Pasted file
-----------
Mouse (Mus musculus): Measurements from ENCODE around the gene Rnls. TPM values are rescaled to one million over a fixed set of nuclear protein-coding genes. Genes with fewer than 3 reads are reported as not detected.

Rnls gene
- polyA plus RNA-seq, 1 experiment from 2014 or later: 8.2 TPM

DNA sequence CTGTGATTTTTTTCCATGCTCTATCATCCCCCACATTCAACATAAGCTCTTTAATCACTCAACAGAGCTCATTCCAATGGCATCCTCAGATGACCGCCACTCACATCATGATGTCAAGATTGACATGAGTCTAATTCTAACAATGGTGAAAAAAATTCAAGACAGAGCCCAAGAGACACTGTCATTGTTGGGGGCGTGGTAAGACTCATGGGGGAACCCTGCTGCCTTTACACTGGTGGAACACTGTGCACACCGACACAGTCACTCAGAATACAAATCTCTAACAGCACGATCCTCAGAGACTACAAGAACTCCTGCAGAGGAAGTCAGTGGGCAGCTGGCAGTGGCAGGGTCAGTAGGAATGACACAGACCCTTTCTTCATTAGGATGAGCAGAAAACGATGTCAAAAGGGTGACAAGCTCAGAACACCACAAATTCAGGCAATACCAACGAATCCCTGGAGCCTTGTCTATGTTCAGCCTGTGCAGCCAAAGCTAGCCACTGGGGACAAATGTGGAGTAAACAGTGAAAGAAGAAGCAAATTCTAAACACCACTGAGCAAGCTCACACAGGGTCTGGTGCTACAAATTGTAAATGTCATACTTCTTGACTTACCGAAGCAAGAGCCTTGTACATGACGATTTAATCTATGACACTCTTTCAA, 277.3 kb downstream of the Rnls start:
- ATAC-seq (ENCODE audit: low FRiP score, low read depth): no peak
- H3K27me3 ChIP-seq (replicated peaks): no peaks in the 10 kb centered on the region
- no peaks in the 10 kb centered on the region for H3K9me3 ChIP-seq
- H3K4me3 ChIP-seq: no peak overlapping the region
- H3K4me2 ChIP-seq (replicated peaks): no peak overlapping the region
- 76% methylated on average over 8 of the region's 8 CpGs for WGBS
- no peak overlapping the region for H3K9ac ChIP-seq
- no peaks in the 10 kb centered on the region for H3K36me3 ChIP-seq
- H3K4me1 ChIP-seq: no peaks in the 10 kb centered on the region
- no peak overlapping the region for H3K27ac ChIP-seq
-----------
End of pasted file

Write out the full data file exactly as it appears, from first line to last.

Mouse (Mus musculus): Measurements from ENCODE around the gene Rnls. TPM values are rescaled to one million over a fixed set of nuclear protein-coding genes. Genes with fewer than 3 reads are reported as not detected.

Rnls gene
- polyA plus RNA-seq, 1 experiment from 2014 or later: 8.2 TPM

DNA sequence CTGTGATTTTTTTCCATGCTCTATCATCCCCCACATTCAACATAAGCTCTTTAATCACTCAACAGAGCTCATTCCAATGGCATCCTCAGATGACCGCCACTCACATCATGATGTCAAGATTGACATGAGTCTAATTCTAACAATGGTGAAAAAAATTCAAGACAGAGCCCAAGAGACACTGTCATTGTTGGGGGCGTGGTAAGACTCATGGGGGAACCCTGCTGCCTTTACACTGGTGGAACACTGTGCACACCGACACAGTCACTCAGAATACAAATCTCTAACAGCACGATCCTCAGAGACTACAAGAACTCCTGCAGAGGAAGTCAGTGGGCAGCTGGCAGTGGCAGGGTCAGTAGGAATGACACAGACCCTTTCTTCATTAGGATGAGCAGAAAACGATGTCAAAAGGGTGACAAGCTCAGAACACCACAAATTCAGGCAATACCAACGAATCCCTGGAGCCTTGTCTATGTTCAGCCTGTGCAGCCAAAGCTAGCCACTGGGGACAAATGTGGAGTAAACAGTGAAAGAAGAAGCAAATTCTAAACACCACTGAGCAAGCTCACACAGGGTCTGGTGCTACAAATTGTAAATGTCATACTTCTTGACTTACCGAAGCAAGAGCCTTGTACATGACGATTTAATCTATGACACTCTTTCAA, 277.3 kb downstream of the Rnls start:
- ATAC-seq (ENCODE audit: low FRiP score, low read depth): no peak
- H3K27me3 ChIP-seq (replicated peaks): no peaks in the 10 kb centered on the region
- no peaks in the 10 kb centered on the region for H3K9me3 ChIP-seq
- H3K4me3 ChIP-seq: no peak overlapping the region
- H3K4me2 ChIP-seq (replicated peaks): no peak overlapping the region
- 76% methylated on average over 8 of the region's 8 CpGs for WGBS
- no peak overlapping the region for H3K9ac ChIP-seq
- no peaks in the 10 kb centered on the region for H3K36me3 ChIP-seq
- H3K4me1 ChIP-seq: no peaks in the 10 kb centered on the region
- no peak overlapping the region for H3K27ac ChIP-seq